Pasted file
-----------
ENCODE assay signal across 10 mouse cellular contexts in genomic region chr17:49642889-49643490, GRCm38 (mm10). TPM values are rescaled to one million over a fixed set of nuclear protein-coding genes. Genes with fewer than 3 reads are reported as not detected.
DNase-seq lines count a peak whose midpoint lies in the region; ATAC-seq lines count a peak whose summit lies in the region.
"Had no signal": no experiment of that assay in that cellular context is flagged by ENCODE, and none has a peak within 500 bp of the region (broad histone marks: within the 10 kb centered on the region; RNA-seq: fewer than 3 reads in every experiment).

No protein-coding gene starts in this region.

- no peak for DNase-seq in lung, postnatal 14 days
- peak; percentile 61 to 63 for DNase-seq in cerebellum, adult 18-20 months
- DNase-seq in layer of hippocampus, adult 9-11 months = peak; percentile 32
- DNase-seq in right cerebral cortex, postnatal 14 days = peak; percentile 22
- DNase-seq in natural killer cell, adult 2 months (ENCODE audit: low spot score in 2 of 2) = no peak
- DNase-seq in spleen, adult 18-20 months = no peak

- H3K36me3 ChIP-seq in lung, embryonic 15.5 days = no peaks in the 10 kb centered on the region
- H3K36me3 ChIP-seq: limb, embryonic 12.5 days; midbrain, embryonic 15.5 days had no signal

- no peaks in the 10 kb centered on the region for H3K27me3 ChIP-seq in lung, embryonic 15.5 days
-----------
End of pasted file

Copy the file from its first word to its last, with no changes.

ENCODE assay signal across 10 mouse cellular contexts in genomic region chr17:49642889-49643490, GRCm38 (mm10). TPM values are rescaled to one million over a fixed set of nuclear protein-coding genes. Genes with fewer than 3 reads are reported as not detected.
DNase-seq lines count a peak whose midpoint lies in the region; ATAC-seq lines count a peak whose summit lies in the region.
"Had no signal": no experiment of that assay in that cellular context is flagged by ENCODE, and none has a peak within 500 bp of the region (broad histone marks: within the 10 kb centered on the region; RNA-seq: fewer than 3 reads in every experiment).

No protein-coding gene starts in this region.

- no peak for DNase-seq in lung, postnatal 14 days
- peak; percentile 61 to 63 for DNase-seq in cerebellum, adult 18-20 months
- DNase-seq in layer of hippocampus, adult 9-11 months = peak; percentile 32
- DNase-seq in right cerebral cortex, postnatal 14 days = peak; percentile 22
- DNase-seq in natural killer cell, adult 2 months (ENCODE audit: low spot score in 2 of 2) = no peak
- DNase-seq in spleen, adult 18-20 months = no peak

- H3K36me3 ChIP-seq in lung, embryonic 15.5 days = no peaks in the 10 kb centered on the region
- H3K36me3 ChIP-seq: limb, embryonic 12.5 days; midbrain, embryonic 15.5 days had no signal

- no peaks in the 10 kb centered on the region for H3K27me3 ChIP-seq in lung, embryonic 15.5 days